No, but you can treat and control your symptoms. You’ll need to do all you can to prevent being exposed to things you’re allergic to -- for example, staying inside on days when the pollen count is high, or enclosing your mattress with a dust-mite-proof cover.
Allergy medicine can also help. You may be able to reduce your symptoms enough using over-the-counter allergy drugs. If not, your doctor can prescribe medication.
Here's a wild guess: When an allergy attack hits and leaves you sneezing and itching, with teary eyes and a nose that is runny and stuffed, you probably aren't much in the mood for romance.
It may sound obvious that drippy noses don't bring out the sex kitten in people. But for the first time, a study has looked at the impact allergies have on our sex lives and found that many people with chronic allergic rhinitis, or hay fever, often put the kibosh on sex when symptoms are flaring.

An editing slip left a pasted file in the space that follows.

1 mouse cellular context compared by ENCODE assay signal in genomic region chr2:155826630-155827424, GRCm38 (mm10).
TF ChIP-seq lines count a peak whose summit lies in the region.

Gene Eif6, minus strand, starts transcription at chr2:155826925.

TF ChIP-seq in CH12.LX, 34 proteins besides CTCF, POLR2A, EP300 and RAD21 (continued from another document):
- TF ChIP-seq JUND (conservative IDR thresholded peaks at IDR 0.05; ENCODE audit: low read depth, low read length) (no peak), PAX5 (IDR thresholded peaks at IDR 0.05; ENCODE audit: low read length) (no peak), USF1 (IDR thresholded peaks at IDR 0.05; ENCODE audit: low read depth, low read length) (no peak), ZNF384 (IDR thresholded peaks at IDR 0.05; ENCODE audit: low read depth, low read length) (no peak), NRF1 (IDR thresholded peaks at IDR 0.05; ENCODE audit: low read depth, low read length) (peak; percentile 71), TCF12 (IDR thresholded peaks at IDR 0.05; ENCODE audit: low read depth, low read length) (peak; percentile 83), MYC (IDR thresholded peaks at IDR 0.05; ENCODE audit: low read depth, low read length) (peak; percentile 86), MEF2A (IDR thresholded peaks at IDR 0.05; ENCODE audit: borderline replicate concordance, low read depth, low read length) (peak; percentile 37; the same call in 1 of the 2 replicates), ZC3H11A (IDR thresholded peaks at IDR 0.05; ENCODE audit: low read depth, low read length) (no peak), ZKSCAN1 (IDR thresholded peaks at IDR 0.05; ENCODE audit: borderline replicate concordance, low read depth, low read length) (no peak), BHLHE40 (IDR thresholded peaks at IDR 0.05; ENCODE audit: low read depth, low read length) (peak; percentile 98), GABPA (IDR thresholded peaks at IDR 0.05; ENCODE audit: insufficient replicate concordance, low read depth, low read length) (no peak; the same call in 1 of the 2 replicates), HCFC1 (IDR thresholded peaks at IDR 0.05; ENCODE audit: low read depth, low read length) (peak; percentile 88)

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You can also talk to an allergist about immunotherapy in the form of allergy shots or oral tablets or drops. These are what are considered disease modifying treatments. They don’t cure allergies, but they may significantly reduce your sensitivity to your allergy triggers and reduce your allergic response.
Sometimes children outgrow their allergies, particularly those to food.